Beyond the Summit’s Super Smash Bros. Ultimate invitational tournament, Smash Ultimate Summit, gave a little bit of life to Super Smash Bros. viewership on Twitch last week with 1.5M hours watched for the event that spanned March 8-10.
Though the tournament boasted one of the largest prize pools to date for Ultimate with a singles prize pool of $51.9K USD, 81% of which was crowdfunded, it lacked some of the prestige and reputation associated with an event like Genesis from earlier this year.
While Genesis 6 left a mark with 3.67M hours watched on Twitch averaging 38.91K concurrent viewers, Beyond the Summit’s event took a lighter spin on esports with fun being the focus in the first days of competition.
Instead of having hardcore competition throughout the weekend, Friday and Saturday were filled with wacky side events leading up to the main slate of competitive matchups on Sunday.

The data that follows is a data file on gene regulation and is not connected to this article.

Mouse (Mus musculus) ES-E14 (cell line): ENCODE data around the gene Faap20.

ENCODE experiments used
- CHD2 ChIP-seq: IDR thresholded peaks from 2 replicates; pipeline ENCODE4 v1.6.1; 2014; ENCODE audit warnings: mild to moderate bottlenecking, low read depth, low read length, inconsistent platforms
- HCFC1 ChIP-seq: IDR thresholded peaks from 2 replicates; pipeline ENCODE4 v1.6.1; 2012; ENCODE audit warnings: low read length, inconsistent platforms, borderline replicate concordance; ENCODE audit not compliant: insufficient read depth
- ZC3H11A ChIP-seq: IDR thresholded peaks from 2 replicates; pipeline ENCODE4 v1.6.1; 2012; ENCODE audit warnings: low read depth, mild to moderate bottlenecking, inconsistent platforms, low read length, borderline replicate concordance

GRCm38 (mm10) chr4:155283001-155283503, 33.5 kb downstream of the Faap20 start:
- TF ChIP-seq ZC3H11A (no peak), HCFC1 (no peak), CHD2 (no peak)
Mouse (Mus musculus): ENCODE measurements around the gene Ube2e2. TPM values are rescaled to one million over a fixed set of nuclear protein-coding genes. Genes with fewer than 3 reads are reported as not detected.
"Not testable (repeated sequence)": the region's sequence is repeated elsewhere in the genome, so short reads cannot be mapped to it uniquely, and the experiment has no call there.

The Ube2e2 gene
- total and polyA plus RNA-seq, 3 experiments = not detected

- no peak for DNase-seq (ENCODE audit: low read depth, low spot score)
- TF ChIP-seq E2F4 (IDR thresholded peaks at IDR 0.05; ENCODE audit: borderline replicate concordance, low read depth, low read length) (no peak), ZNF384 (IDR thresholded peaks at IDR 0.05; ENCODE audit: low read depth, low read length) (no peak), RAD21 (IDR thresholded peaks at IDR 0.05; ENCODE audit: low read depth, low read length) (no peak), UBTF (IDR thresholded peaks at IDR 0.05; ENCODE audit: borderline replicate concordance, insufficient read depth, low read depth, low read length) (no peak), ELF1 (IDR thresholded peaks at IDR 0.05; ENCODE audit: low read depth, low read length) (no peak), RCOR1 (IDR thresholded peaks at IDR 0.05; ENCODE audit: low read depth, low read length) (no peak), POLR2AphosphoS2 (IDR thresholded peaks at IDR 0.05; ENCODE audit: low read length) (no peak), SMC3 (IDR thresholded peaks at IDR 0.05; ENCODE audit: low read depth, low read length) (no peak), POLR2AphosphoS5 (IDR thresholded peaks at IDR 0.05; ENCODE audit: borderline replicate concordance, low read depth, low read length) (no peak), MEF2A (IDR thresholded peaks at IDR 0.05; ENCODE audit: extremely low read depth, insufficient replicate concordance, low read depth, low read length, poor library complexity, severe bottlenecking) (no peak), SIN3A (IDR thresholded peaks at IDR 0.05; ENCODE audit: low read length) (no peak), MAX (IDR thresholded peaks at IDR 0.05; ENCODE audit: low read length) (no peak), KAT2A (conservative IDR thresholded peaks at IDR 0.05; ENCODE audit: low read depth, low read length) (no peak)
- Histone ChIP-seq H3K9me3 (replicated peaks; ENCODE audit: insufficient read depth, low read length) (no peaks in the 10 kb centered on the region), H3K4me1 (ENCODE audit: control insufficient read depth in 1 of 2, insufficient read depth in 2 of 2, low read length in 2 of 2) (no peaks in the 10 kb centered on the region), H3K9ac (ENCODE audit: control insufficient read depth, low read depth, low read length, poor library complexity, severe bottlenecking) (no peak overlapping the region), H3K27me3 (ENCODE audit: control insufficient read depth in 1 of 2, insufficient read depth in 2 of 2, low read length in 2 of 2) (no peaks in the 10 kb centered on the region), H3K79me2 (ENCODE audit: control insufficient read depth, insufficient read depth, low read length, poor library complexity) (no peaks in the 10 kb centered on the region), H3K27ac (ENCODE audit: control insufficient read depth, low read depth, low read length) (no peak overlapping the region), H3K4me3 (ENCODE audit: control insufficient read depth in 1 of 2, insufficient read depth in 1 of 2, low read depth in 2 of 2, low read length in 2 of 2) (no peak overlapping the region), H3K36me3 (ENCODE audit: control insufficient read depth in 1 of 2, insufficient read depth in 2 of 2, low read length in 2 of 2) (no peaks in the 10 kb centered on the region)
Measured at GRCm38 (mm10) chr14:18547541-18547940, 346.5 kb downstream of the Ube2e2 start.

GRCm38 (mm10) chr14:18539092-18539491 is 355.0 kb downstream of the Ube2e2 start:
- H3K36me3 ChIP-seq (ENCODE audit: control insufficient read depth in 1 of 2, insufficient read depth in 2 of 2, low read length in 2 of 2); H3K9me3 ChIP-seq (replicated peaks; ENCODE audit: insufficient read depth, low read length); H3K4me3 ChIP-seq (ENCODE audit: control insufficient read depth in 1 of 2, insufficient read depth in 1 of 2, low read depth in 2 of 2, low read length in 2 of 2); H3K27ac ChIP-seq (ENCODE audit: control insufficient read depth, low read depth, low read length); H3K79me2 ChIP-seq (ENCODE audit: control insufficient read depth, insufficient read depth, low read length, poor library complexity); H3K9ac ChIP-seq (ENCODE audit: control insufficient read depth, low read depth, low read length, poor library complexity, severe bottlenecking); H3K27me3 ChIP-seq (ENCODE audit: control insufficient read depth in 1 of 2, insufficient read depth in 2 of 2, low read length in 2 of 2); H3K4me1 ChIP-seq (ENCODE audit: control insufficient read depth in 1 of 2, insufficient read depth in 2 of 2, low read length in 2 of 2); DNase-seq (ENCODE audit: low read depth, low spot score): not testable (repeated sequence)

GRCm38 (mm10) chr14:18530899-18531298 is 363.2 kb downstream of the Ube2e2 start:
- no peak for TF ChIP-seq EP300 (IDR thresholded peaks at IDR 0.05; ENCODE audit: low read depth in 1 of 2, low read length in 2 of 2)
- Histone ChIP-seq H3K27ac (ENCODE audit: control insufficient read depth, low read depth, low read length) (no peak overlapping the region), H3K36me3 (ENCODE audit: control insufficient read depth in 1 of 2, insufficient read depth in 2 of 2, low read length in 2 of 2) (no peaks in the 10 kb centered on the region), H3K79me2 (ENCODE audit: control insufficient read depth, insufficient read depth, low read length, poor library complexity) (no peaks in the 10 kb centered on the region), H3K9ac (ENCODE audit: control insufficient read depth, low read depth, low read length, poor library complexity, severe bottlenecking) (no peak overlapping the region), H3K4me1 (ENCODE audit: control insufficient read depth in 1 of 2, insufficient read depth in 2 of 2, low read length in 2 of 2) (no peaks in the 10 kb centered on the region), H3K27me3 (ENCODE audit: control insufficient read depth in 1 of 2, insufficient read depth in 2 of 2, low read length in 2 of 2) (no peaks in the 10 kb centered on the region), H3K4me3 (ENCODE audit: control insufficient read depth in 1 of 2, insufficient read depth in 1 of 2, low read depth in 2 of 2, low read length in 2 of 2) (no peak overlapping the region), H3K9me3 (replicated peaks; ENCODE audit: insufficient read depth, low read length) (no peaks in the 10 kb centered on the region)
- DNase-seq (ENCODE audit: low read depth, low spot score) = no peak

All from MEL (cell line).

As a result, main coverage on Friday and Saturday averaged 30.37K CCV and 38.25K CCV, respectively. Sunday’s 12 hours of live coverage averaged 46.71K CCV, peaking at 69.98K. Overall coverage of the event throughout the weekend averaged 17.73K CCV, lower than Genesis’s primary channel for Twitch coverage.
While the event didn’t quite match Genesis 6, it exclusively included competition in Ultimate. Genesis has events in numerous other Super Smash Bros. titles as well. Beyond the Summit’s focus on Ultimate shows the organizer’s faith in the new title that was surrounded by hype when it was released in December as the first major Super Smash Bros. title to come out since Brawl in 2008.
Though the title ultimately didn’t end up having quite the influencer-driven power required to carry it into being a regular top form of content on Twitch, using interesting and silly side event formats, Beyond the Summit was able to differentiate itself enough to engage viewers despite only having events for one single fighting game throughout the weekend.